There was no way of stopping Wilt Chamberlain. The only guy who came close was Bill Russell, but even he never shut him down completely -- Wilt was always going to get his points.
Everyone else's safest bet was to go the fouling route and force Wilt to beat them from the free-throw line. And even with Russell on the team, that was the Celtics' go-to plan during their 1960 Playoffs matchup against the regular season MVP and Rookie of The Year.
Chamberlain still scored in bunches -- he averaged 30.5 points throughout the series -- but Boston made it hard on him, so much so that at one point, Wilt lost his cool.
"Bring your lunch"
After Chamberlain's 42-point performance in Game 1 -- the Celtics won 111-105 -- Red Auerbach told Boston's power forward Tommy Heinsohn to "stand in Chamberlain’s way whenever the Warriors scored, thereby preventing Chamberlain from getting back to defend his basket while Russell rushed down to take an open shot."
The first time Heinsohn did it, Wilt was astonished -- very few dared to put their bodies in front of him; no one ever did it off the ball. But Tommy did it again and again. And every time he would do it, Chamberlain was growing frustrated. At one point, he couldn't take it anymore.
“You do that again and I’ll knock you on your ass,” Chamberlain warned. "Bring your lunch,” Heinsohn replied.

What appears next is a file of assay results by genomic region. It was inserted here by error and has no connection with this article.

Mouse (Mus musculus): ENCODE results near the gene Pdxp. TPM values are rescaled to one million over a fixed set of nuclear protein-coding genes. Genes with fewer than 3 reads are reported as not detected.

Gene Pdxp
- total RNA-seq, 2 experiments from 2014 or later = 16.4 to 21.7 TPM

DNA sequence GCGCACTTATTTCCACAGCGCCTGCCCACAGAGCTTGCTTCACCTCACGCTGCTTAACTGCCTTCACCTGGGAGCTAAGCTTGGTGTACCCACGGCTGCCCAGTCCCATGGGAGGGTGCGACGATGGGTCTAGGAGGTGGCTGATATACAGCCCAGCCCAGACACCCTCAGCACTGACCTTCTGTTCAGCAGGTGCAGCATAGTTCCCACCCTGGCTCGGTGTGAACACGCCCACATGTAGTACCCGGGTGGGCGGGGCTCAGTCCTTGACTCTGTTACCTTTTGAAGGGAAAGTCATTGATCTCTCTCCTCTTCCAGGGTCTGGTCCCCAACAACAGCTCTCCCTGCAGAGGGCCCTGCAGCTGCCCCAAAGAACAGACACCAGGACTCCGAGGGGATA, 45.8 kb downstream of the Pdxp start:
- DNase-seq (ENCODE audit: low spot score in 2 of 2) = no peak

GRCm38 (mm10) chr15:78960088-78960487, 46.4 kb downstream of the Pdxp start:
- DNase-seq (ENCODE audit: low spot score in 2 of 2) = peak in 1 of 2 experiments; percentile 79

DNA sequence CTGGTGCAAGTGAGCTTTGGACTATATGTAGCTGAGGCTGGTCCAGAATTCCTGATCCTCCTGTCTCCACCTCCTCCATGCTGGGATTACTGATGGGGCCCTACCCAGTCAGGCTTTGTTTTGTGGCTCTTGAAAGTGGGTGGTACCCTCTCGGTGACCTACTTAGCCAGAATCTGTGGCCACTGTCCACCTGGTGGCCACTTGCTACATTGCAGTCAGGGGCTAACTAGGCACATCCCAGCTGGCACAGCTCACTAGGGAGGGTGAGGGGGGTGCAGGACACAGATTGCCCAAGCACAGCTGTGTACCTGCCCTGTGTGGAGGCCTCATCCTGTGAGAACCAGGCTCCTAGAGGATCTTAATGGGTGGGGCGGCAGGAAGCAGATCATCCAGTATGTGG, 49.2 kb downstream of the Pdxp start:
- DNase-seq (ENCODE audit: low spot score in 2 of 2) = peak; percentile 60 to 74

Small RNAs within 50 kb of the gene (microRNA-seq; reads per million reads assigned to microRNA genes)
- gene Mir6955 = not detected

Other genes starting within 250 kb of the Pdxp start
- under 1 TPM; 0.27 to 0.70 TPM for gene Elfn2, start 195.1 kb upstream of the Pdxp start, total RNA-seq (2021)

Wilt decked his own teammate
The two continued going at each other under the basket -- the area sometimes referred to as “the butcher shop." Wilt taught he was getting fouled, but nothing was called. Then, after one of their many exchanges, the Warriors big man lost his temper and shoved Heinsohn.
"Chamberlin struck out with his fists for the first time in his career, swinging a roundhouse right at Heinsohn, but missing Heinsohn’s chin by inches and landing the punch squarely on the head of his own teammate Tom Gola."
"Believe it or not, the Stilt’s punches are even less accurate than his free-throw shooting,” Celtics radio announcer Johnny Most told his listeners. “He just decked his own teammate!”
By halftime, Wilt's hand was so swollen that he only scored nine points throughout the rest of the game -- the Warriors won 115-110. The next game was even worse; injured Chamberlain only dropped 12 points in a 120-90 blowout loss in Boston.
The Celtics also took Game 4, before Wilt pulled himself together and delivered an all-time great postseason performance. With his hand still injured, he put up 50 points and 35 rebounds to lead the Warriors to a 128-107 victory.
The win put the series at 3-2 and made the Warriors feel they could turn it around. But their hope was short-lived, and the Celtics closed out the Eastern Division Finals with a 119-117 Game 6 victory.
They also showed everyone else the best way to deal with Wilt. Not contain him, though. 30.5 points and 27.5 rebounds per game, playing half of the series with an injured wrist, prove that was never a possibility